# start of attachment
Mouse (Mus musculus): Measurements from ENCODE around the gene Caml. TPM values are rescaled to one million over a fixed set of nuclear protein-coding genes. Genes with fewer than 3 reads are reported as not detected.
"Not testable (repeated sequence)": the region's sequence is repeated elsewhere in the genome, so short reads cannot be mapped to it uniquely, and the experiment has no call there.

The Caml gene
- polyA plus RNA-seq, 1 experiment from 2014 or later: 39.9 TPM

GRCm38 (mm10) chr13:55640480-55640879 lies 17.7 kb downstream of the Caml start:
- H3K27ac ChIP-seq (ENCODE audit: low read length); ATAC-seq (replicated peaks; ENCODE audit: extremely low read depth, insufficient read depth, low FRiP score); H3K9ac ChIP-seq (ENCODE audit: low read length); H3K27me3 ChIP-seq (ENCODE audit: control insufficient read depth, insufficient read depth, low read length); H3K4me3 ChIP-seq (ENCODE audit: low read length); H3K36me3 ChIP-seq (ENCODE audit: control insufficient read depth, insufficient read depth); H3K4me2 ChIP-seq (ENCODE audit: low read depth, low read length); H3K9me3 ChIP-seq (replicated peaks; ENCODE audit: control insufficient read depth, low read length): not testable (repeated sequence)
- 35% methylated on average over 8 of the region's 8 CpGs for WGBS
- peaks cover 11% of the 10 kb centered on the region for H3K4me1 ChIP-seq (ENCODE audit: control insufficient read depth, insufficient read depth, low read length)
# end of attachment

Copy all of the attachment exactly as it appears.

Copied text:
Mouse (Mus musculus): Measurements from ENCODE around the gene Caml. TPM values are rescaled to one million over a fixed set of nuclear protein-coding genes. Genes with fewer than 3 reads are reported as not detected.
"Not testable (repeated sequence)": the region's sequence is repeated elsewhere in the genome, so short reads cannot be mapped to it uniquely, and the experiment has no call there.

The Caml gene
- polyA plus RNA-seq, 1 experiment from 2014 or later: 39.9 TPM

GRCm38 (mm10) chr13:55640480-55640879 lies 17.7 kb downstream of the Caml start:
- H3K27ac ChIP-seq (ENCODE audit: low read length); ATAC-seq (replicated peaks; ENCODE audit: extremely low read depth, insufficient read depth, low FRiP score); H3K9ac ChIP-seq (ENCODE audit: low read length); H3K27me3 ChIP-seq (ENCODE audit: control insufficient read depth, insufficient read depth, low read length); H3K4me3 ChIP-seq (ENCODE audit: low read length); H3K36me3 ChIP-seq (ENCODE audit: control insufficient read depth, insufficient read depth); H3K4me2 ChIP-seq (ENCODE audit: low read depth, low read length); H3K9me3 ChIP-seq (replicated peaks; ENCODE audit: control insufficient read depth, low read length): not testable (repeated sequence)
- 35% methylated on average over 8 of the region's 8 CpGs for WGBS
- peaks cover 11% of the 10 kb centered on the region for H3K4me1 ChIP-seq (ENCODE audit: control insufficient read depth, insufficient read depth, low read length)